Monday, June 25, 2007

Getting Annotative Objects Right!

We're back from our 2008 Roadshow, demonstrating the new features of AutoCAD 2008 in Denver, Frederick, Cheyenne, Colorado Springs and Pueblo. It went very well, thanks to all of you who attended. In the fall we're traveling to the western slope to demonstrate out there.

I promised to talk a little bit more about Annotative Objects, so here we go.....

This time let's look at some of the pitfalls that can come upon you when adding Annotative objects from Model Space.

First of all, the best practice is to set the scale at which you want your annotative object to display right away, before you start the command. Even though you'll get a reminder screen asking you to set the scale, it's happened to me more than once that the text I put in there doesn't get the message and winds up still showing at 1:1 (meaning 1/8" tall in this example, whatever you set as the Paper space text height in the text style). If I go to add or delete scales, I can see that it thinks it's displaying at 1/8"=1', but it's not. So it will be a good habit in 2008 to always check the bottom right of your status bar before you put any annotations in. This will be on the test, so remember it.

Just in case you forgot AutoCAD 101, the status bar is that very thin bar at the bottom underneath the command line, where you turn off DYN and turn on POLAR.

I added some annotative dimensions after setting my scale to 1/2"=1'-0" on the status bar. Looking at this drawing in Paper space, you can see that the text is showing in the correct viewports and everything is the right size.

Here is where the errors will occur:

These two buttons are the ones you have to be careful of. In this picture, they are both 'off''. They both represent system variables, one on the left toggles whether all annotations are visible, or only the ones of the current scale. The command is actually ANNOALLVISIBLE; when set at 0, only the annotations of the current scale show, and the little lightbulb on the icon is dark. When you toggle it, that sets it to 1, and you can see all the annotations of each scale, as in the following picture.

The other button, on the right, is ANNOAUTOSCALE, and it can be set to a negative or positive number, to add quickly another scale to your annotations.

For example, I need another viewport with 1/4" scale, without the existing note & dimensions. Just to show you what can happen when you have the right side button on, (showing the lightning bolt symbol 'on', or yellow), I turned that on (changing the setting from 4 to -4) and in Model space, changed the annotative scale to 1/4"=1'-0". Immediately it added that scale to all my existing text and dimensions.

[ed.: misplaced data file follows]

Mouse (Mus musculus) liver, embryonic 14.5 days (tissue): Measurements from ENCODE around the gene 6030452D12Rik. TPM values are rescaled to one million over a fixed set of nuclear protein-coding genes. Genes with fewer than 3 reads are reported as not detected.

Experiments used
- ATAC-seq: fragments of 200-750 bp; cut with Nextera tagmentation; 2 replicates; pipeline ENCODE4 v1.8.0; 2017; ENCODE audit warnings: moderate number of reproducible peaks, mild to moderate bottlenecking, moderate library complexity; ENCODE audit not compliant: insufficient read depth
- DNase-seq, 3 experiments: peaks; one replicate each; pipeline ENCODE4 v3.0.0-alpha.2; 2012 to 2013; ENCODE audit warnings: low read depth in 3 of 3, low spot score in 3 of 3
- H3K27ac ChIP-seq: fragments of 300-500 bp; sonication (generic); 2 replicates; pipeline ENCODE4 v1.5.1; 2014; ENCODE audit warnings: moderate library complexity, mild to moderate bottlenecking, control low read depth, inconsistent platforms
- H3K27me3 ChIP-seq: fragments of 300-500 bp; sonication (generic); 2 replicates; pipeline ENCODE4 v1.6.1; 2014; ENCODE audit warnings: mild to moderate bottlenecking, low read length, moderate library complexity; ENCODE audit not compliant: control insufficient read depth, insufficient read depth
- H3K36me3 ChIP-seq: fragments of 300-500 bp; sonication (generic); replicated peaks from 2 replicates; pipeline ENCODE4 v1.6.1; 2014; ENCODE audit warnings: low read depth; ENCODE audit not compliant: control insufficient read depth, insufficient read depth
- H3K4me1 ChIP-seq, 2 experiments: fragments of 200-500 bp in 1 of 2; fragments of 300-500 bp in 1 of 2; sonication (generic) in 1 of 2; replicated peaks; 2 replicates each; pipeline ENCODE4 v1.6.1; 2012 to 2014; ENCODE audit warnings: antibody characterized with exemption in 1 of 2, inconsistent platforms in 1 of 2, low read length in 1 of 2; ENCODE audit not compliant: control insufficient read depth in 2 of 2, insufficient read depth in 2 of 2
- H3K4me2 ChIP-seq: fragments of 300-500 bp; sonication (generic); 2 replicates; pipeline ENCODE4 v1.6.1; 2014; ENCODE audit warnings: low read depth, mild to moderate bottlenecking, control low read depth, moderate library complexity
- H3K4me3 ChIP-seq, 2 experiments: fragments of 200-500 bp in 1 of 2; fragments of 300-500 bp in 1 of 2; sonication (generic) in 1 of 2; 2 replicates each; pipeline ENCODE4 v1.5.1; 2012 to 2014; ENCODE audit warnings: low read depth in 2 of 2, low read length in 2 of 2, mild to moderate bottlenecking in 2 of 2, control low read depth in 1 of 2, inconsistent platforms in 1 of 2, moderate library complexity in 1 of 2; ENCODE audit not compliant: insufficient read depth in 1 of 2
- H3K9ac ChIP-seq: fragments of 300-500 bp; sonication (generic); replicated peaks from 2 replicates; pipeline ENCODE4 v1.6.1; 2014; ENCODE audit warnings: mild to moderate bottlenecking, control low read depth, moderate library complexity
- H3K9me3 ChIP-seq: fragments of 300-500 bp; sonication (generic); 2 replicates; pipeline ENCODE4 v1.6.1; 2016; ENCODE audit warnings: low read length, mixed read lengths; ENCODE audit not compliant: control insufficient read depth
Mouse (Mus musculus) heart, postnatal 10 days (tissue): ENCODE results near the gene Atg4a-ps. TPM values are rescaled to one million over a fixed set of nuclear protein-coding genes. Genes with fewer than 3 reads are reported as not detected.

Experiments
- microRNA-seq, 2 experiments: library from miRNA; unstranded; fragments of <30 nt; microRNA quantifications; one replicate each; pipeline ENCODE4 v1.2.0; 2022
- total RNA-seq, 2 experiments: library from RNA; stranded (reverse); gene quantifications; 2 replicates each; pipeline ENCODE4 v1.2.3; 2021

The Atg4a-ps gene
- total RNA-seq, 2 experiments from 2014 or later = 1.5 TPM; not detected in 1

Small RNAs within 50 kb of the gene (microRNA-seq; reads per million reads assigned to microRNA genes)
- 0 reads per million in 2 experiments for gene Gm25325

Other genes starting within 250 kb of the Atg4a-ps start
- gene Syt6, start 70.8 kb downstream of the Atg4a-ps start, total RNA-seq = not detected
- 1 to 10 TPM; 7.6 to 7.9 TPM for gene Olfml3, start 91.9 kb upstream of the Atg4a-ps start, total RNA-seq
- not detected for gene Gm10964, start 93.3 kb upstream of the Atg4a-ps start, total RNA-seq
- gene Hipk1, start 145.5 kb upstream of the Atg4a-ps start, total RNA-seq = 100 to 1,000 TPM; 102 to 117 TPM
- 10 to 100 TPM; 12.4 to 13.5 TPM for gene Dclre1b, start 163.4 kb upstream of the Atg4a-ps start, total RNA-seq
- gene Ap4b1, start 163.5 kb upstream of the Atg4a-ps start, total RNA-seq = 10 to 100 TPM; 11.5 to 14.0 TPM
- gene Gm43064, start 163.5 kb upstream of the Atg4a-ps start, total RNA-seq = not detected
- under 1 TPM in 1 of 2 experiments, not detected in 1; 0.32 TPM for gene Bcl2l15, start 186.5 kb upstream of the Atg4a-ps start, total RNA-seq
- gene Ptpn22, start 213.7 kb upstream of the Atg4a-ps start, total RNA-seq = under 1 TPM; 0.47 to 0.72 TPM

This was not exactly what I had in mind!

So be careful of that last little button! If it's on, and you just switch over to a different scale setting to see how things look, you could add that scale to every annotation you have.

There are 8 different setting for this system variable:

1 Adds the new scale to all annotative objects except those on layers that are off, frozen, locked or set to Viewport Freeze
2 Adds the new scale to all annotative objects except those on layers that are off, frozen or set to Viewport Freeze
3 Adds the new scale to all annotative objects except those on layers that are locked.
4 Adds the new scale to all annotative objects

-1, -2, -3, and -4 Do not add the new scale, and they all return the setting back to their corresponding positive number if you just toggle it. Make sure you look at the command line to see which setting you've got when you use this button!

There's a very old saying, "Forewarned is forearmed". I'm hoping that showing you how these two buttons work will help everyone avoid frustration and encourage you all to use the wonderful new annotative objects in AutoCAD 2008.

See you next time!

Monday, June 18, 2007

Change Vault Storage Locations

Often times, system administrators do not want to store the vault data on the root drive of their server. Sometimes, the drive just isn't big enough or some other reason. Setting the storage location for the file store and database of a vault can be changed to any location on the network.